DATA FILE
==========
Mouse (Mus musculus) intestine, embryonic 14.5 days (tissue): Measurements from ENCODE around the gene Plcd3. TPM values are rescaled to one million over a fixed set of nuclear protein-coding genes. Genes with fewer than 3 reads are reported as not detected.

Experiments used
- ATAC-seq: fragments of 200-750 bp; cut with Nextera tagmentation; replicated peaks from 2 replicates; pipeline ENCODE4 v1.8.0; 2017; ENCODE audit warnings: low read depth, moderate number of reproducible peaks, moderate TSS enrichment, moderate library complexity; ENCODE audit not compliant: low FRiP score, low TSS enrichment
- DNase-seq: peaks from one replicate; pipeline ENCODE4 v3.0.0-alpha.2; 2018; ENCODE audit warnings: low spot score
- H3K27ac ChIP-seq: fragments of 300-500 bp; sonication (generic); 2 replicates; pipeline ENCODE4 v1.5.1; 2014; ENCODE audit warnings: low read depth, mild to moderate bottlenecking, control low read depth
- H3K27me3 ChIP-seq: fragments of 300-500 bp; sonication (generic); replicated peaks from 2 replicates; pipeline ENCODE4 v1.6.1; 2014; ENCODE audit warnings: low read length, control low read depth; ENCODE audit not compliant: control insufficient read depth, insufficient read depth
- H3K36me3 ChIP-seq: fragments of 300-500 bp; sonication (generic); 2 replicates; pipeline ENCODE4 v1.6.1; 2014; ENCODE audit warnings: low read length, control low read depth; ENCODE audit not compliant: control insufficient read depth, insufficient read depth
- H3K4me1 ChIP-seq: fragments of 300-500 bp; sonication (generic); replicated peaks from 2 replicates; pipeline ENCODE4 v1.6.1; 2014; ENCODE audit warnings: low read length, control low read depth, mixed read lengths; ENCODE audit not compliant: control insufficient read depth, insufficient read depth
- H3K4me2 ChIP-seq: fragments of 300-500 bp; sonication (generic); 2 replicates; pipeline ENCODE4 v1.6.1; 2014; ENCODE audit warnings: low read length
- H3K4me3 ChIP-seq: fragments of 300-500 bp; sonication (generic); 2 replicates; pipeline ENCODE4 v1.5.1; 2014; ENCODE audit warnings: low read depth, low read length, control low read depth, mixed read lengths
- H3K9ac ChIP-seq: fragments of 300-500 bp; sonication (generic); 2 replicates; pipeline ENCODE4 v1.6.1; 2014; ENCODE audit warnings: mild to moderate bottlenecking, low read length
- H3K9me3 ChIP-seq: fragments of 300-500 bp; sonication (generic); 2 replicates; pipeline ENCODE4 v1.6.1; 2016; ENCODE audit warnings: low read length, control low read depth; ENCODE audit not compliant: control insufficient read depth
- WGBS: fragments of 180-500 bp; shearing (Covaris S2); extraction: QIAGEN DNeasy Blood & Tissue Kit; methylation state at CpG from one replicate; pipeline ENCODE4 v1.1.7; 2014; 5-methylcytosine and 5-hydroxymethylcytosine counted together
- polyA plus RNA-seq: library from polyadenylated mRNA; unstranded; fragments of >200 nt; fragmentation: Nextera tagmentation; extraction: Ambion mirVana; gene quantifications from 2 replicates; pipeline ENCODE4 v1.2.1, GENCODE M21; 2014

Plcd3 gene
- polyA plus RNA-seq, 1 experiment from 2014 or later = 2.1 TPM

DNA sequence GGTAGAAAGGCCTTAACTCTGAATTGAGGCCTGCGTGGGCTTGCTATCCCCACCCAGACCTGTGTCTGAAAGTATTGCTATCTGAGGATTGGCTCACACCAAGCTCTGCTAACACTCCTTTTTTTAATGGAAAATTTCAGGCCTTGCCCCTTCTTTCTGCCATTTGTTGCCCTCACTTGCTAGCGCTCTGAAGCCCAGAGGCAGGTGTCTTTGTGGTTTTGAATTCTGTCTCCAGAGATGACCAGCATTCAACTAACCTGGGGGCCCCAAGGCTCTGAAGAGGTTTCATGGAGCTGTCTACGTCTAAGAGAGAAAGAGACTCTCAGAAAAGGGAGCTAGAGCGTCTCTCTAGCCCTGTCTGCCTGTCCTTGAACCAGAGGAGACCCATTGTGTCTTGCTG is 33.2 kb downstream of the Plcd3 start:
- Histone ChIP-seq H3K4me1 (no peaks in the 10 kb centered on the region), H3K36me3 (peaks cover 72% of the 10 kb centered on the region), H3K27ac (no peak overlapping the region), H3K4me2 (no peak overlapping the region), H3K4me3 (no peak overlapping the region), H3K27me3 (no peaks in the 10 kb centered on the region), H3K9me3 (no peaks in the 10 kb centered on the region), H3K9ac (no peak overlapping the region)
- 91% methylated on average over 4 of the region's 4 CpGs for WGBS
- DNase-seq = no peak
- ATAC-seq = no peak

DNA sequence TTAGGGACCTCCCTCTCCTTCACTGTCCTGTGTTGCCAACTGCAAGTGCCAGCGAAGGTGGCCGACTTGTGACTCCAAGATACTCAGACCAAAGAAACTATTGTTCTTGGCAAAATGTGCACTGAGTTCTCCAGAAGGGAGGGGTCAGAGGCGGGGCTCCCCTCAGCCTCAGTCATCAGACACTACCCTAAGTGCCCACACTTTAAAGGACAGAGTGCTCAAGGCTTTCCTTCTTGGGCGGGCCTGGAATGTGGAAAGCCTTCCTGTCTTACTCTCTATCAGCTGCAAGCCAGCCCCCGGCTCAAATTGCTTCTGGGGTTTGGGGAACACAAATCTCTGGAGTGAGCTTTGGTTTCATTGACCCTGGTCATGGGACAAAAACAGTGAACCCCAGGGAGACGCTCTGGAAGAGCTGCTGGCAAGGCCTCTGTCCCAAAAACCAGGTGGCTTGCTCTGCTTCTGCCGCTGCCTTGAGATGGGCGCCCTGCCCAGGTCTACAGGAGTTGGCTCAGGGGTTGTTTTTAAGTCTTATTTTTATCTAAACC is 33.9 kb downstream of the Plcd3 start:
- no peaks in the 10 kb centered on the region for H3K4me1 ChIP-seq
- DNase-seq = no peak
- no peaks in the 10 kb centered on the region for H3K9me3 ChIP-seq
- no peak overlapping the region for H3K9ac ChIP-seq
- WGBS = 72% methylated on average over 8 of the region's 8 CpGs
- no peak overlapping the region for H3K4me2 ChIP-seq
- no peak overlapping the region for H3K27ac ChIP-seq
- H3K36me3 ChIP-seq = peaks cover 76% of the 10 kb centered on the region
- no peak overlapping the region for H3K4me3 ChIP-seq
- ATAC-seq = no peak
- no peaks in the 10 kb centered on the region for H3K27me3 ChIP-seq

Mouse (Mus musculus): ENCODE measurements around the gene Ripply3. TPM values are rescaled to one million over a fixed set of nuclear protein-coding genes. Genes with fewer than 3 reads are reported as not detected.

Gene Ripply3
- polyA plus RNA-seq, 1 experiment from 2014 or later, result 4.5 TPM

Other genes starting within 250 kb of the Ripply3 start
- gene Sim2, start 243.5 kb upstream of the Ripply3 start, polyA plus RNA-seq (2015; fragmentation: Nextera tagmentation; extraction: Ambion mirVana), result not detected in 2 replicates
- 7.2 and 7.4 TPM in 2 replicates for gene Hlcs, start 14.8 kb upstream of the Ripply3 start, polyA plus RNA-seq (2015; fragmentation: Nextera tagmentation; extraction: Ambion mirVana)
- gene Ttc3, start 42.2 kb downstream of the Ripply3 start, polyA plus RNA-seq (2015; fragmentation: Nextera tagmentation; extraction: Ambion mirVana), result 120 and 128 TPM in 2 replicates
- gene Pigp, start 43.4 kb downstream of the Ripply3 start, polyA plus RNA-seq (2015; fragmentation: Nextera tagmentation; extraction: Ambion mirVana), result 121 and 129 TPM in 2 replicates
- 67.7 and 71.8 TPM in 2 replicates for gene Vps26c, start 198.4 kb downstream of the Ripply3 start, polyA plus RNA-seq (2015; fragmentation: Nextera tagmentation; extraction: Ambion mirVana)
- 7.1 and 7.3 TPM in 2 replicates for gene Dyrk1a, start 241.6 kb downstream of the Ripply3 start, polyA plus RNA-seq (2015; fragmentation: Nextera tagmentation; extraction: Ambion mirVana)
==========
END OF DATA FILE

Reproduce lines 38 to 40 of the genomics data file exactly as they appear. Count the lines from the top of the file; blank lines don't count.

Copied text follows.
- gene Sim2, start 243.5 kb upstream of the Ripply3 start, polyA plus RNA-seq (2015; fragmentation: Nextera tagmentation; extraction: Ambion mirVana), result not detected in 2 replicates
- 7.2 and 7.4 TPM in 2 replicates for gene Hlcs, start 14.8 kb upstream of the Ripply3 start, polyA plus RNA-seq (2015; fragmentation: Nextera tagmentation; extraction: Ambion mirVana)
- gene Ttc3, start 42.2 kb downstream of the Ripply3 start, polyA plus RNA-seq (2015; fragmentation: Nextera tagmentation; extraction: Ambion mirVana), result 120 and 128 TPM in 2 replicates